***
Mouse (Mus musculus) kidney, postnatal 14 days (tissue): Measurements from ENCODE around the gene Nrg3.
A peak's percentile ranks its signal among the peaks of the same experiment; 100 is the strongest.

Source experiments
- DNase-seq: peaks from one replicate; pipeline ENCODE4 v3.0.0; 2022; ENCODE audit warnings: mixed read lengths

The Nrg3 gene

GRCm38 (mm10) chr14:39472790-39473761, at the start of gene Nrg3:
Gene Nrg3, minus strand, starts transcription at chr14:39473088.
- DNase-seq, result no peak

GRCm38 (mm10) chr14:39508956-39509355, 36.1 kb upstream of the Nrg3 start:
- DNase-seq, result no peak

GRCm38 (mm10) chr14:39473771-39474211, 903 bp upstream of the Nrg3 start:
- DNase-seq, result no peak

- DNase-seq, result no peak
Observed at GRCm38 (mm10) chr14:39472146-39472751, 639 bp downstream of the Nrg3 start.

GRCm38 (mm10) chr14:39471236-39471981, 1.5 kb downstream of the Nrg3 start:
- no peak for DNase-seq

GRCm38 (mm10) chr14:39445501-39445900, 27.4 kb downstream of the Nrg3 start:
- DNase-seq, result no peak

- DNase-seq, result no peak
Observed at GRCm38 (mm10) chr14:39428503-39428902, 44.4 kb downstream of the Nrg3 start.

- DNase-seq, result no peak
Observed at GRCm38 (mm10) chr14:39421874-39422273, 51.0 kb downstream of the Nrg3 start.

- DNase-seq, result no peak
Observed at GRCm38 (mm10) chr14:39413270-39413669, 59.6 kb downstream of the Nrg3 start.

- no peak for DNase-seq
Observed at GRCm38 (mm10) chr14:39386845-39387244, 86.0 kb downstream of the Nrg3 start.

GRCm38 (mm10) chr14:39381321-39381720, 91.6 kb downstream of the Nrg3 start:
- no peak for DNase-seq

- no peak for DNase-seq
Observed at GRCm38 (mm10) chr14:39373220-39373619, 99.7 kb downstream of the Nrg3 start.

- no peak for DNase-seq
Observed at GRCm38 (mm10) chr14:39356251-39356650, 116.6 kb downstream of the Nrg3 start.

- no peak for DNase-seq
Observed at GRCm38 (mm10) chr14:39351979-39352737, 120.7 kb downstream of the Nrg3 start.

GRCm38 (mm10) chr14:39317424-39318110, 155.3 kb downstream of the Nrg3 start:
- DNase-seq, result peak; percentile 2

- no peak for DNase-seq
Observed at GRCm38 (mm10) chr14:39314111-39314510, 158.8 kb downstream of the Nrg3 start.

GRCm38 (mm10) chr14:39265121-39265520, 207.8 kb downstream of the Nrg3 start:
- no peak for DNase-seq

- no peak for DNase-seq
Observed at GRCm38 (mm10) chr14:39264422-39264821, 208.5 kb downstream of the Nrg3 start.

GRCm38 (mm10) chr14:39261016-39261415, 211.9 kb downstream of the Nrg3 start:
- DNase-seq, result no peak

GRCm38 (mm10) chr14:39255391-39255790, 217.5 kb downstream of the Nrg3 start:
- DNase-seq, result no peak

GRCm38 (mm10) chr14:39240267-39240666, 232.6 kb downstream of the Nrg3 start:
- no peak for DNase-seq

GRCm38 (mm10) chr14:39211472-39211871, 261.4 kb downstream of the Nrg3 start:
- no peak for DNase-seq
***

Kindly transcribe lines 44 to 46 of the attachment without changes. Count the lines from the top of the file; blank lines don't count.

- DNase-seq, result no peak

GRCm38 (mm10) chr14:39255391-39255790, 217.5 kb downstream of the Nrg3 start:
- DNase-seq, result no peak